“[Paula] was ready to give up,” Warren said. “She had even thought about ending her life. She said she had stood on her fourth-floor balcony contemplating suicide.” Chaplains learned that Paula was a believer. “Life had just been dumping on her before the storm,” Warren said.
After visiting with several chaplains for a while, Paula recalled the joy of her salvation.
“I would start a Scripture and she would finish it,” Warren said. “The Lord started bringing it back. All of the stuff going on in her life she just couldn’t handle anymore. The Holy Spirit took control. She left with a sparkle in her eye and hope in her heart.”
Paula agreed to return to pray with the chaplains the following day and as often afterward as needed.
FEMA has requested chaplains in the past during other disasters, SBTC DR Director Scottie Stice said.
But DR chaplains were busy even before the FEMA request. Warren told of meeting Pat Marchan, a Fort Myers Beach resident and joyful Christian who proudly displayed a devotional book miraculously preserved from her flooded home. The book had comforted Marchan following the death of her son six years before. Its survival without any water damage reminded her that God had protected her family although all else was destroyed.
Recovery work goes on
Disaster relief work continues in Florida as Southern Baptist teams from across the nation serve.
After preparing more than 73,000 meals distributed by the Texas division of the Salvation Army, the SBTC DR mass feeding unit operating out of McGregor Baptist in Fort Myers ceased operations begun nearly three weeks ago on Oct. 4.
“Yesterday [Oct. 23], the final meal count for the day was 1,950,” Stice said.
A quick response kitchen unit manned by Dee and Doug Cates of Pampa, Texas, is serving DR workers housed at McGregor Baptist in Fort Myers, as are shower and laundry units from Calvary Baptist in Beaumont, Texas, and from Arkansas Baptist DR and Florida Baptist DR, Robinson said.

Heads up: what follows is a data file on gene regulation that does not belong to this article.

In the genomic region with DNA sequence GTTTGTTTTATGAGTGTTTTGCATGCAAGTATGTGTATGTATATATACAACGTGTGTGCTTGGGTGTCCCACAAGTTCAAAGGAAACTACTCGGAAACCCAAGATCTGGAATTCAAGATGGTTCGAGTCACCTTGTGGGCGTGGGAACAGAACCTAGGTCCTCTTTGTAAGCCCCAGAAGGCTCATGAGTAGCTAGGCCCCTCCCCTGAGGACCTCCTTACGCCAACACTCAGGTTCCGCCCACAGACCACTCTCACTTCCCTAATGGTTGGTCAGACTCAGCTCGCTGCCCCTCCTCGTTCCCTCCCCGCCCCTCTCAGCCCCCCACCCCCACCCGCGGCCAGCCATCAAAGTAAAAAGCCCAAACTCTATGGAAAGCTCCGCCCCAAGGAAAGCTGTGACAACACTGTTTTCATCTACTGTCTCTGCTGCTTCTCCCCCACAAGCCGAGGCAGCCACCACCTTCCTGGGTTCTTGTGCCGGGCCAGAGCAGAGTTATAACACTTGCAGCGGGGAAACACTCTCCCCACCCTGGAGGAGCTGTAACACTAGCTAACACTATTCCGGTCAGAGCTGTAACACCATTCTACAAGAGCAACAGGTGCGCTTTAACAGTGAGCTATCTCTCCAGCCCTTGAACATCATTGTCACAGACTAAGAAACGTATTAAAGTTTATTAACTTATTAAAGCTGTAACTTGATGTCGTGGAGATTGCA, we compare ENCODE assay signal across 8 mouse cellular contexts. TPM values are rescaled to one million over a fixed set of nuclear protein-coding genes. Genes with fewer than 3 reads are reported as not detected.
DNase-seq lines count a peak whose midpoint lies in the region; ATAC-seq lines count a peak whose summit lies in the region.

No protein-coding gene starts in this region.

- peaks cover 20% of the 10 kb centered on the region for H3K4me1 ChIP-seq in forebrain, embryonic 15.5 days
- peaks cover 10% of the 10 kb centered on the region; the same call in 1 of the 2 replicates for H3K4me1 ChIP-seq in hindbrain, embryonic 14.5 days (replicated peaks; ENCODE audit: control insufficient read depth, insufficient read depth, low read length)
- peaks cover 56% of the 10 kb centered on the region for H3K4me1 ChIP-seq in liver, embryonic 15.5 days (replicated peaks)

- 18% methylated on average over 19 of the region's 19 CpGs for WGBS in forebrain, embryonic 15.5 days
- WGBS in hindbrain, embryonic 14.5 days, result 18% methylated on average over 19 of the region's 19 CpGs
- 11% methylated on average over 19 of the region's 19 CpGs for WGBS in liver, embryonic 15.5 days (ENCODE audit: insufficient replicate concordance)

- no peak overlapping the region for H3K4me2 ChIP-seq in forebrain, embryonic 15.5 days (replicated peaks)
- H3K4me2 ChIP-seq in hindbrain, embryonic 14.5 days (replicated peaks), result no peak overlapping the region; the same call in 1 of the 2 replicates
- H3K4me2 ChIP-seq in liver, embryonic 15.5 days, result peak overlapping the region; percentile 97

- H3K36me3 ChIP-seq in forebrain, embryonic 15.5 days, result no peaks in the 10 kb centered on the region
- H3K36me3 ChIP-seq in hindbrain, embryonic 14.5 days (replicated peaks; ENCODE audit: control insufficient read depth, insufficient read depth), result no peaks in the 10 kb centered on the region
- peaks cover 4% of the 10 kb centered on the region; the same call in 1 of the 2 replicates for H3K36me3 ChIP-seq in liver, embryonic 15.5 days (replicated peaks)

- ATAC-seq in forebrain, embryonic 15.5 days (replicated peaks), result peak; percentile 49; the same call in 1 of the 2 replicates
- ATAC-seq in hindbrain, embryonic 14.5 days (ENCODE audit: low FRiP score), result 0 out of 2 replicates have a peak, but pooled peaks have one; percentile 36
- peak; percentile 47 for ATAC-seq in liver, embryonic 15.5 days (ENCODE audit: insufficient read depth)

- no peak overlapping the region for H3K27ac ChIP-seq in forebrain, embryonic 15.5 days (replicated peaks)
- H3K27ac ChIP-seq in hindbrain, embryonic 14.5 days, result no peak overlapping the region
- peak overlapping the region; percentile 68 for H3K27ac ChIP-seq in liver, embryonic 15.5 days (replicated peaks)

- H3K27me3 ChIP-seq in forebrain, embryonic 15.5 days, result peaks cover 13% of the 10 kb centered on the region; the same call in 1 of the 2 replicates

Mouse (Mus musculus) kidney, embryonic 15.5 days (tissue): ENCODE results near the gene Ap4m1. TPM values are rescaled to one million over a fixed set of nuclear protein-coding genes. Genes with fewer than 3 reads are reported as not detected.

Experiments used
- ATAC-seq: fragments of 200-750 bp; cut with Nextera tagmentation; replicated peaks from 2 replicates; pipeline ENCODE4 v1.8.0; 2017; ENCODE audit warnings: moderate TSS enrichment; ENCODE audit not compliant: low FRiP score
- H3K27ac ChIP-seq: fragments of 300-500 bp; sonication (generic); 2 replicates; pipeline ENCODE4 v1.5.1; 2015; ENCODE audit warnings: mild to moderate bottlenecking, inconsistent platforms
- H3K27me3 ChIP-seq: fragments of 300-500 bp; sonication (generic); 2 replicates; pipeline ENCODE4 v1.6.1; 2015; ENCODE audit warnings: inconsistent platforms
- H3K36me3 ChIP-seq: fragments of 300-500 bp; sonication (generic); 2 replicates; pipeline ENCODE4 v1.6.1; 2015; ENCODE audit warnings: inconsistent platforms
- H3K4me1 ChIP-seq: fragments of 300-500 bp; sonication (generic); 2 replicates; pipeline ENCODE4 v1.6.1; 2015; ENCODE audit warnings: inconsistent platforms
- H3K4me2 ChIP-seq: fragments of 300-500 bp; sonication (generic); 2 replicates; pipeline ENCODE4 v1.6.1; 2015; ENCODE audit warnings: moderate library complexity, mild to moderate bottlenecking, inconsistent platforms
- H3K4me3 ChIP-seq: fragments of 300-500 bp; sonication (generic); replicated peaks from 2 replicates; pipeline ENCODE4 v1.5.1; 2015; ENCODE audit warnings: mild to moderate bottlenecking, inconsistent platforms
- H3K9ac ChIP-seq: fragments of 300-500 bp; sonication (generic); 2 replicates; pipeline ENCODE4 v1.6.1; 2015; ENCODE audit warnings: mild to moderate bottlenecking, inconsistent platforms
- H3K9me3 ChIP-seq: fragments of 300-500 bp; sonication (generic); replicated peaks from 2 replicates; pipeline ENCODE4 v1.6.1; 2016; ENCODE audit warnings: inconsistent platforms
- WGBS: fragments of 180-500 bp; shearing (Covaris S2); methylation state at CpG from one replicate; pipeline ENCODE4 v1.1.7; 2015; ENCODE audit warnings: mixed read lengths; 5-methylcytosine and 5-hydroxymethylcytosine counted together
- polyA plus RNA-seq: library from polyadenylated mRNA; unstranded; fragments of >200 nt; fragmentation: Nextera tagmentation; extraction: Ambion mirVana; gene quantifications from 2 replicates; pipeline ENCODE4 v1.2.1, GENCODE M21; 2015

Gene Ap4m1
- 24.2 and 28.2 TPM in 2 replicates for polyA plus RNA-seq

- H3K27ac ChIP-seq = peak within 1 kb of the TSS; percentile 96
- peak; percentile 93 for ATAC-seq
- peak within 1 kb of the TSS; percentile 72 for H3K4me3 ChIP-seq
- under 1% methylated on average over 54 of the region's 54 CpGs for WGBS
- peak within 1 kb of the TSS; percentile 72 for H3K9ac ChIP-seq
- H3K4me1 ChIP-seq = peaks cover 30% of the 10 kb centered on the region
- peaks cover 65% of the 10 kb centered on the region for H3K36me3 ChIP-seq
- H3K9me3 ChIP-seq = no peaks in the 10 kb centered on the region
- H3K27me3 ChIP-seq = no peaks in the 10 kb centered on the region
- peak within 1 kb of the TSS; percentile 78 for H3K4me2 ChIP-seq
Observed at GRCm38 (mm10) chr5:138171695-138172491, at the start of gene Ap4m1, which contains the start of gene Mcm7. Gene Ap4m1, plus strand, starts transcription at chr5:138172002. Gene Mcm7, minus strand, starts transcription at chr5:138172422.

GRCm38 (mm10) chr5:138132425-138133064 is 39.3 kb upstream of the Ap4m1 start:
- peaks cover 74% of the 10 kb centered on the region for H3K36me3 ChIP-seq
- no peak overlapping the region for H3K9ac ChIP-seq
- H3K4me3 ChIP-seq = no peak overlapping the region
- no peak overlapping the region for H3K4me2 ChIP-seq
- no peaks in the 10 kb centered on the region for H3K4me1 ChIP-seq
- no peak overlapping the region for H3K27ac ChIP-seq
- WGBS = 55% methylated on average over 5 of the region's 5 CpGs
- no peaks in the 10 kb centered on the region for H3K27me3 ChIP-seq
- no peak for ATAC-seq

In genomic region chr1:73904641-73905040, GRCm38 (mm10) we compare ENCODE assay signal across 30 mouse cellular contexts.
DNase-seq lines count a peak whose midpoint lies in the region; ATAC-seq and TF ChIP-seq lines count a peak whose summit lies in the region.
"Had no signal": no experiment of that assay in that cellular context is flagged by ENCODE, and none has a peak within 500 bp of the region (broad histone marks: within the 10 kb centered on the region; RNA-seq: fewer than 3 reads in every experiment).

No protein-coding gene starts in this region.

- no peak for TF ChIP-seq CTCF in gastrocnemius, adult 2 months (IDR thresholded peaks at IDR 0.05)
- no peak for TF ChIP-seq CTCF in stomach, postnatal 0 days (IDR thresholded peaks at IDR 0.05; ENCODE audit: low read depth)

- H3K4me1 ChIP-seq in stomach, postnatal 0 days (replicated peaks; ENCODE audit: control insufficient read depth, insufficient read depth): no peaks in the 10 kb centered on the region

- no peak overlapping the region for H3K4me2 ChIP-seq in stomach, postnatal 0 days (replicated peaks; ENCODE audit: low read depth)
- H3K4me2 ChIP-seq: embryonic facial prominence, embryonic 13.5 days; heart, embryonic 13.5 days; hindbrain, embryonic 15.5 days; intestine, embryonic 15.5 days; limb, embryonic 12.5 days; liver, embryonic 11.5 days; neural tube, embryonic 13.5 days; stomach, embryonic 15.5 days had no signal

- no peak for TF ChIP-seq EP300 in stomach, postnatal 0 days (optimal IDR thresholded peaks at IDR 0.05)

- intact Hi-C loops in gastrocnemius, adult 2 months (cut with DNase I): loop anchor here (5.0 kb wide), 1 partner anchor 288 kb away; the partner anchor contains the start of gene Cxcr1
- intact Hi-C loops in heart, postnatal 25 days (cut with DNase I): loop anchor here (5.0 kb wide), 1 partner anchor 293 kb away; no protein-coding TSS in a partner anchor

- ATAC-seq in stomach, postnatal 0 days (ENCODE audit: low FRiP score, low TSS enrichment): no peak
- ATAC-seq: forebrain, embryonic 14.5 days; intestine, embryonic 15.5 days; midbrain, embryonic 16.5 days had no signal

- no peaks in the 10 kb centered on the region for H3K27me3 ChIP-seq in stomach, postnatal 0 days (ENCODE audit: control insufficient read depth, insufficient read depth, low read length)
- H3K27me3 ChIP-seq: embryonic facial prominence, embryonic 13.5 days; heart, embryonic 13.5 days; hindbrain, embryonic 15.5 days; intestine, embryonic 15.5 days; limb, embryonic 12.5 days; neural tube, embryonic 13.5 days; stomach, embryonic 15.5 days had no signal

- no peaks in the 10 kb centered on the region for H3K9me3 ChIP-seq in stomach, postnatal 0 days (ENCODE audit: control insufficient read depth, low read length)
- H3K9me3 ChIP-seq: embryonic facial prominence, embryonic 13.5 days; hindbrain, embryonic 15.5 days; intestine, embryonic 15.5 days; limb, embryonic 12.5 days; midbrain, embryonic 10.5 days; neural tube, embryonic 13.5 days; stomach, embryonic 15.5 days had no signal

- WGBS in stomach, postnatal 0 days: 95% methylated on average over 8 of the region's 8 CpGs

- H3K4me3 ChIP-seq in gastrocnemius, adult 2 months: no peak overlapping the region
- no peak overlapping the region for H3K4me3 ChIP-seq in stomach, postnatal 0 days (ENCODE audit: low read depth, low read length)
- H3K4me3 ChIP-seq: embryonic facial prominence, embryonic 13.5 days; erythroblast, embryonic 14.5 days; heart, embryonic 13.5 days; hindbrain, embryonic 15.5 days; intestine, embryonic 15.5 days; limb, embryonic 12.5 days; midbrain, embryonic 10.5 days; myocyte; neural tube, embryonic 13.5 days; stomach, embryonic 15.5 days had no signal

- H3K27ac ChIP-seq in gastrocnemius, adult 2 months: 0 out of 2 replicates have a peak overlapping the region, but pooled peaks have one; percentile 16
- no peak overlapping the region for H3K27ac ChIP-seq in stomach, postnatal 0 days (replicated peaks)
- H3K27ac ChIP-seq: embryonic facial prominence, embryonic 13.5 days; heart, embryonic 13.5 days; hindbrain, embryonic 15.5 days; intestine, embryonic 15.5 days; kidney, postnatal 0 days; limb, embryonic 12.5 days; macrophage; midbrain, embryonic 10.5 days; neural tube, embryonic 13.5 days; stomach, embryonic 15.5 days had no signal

Some 100 families from McGregor Baptist were directly impacted by Ian, Robinson said. “They’ve lost homes and roofs; some have been displaced. Even though it’s a large church, 100 families is a significant number.” Even so, “this church has just opened their arms to everybody. It’s just been amazing,” she added.
SBTC DR teams have joined other SBDR crews to help with the massive clean-up efforts needed after the storm. Volunteers are committing to two-week stints.
Among these, Mike Phillips led an SBTC DR chainsaw and recovery team from First Baptist Bellville, Texas. David Dean continues to direct a recovery team from First Baptist Pflugerville, Texas, while a team from Spring Baptist Church under the leadership of Bill Zaffos is also working out of McGregor Baptist in Florida, Robinson said.
To date, SBTC DR volunteers served 754 volunteer days and contributed 7,054 hours of service, rotating in and out of Florida, doing a variety of tasks from feeding to mud out to chainsaw work to chaplaincy, Stice said.
Other state Baptist DR teams involved in Florida have included California, Arizona, New Mexico, Tennessee and Texas Baptist Men, Stice confirmed, adding that additional teams from Hawaii, Mississippi and Kansas/Nebraska are expected the week of Oct. 31.
Donations for Hurricane Ian relief efforts can be made here.